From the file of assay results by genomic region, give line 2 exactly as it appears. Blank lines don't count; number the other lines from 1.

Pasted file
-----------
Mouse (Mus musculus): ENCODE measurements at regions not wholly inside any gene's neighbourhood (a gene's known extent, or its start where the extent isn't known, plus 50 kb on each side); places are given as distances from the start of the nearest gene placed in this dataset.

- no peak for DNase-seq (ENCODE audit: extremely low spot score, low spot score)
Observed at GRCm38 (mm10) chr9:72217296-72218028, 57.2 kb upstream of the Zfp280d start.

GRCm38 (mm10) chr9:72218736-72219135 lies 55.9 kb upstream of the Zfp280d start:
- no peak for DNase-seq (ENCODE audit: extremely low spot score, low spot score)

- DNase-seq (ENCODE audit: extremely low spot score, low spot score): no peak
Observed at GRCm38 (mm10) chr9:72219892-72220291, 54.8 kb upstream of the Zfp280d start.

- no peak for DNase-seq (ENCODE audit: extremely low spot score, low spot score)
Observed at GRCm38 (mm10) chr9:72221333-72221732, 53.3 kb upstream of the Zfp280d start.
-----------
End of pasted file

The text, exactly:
- no peak for DNase-seq (ENCODE audit: extremely low spot score, low spot score)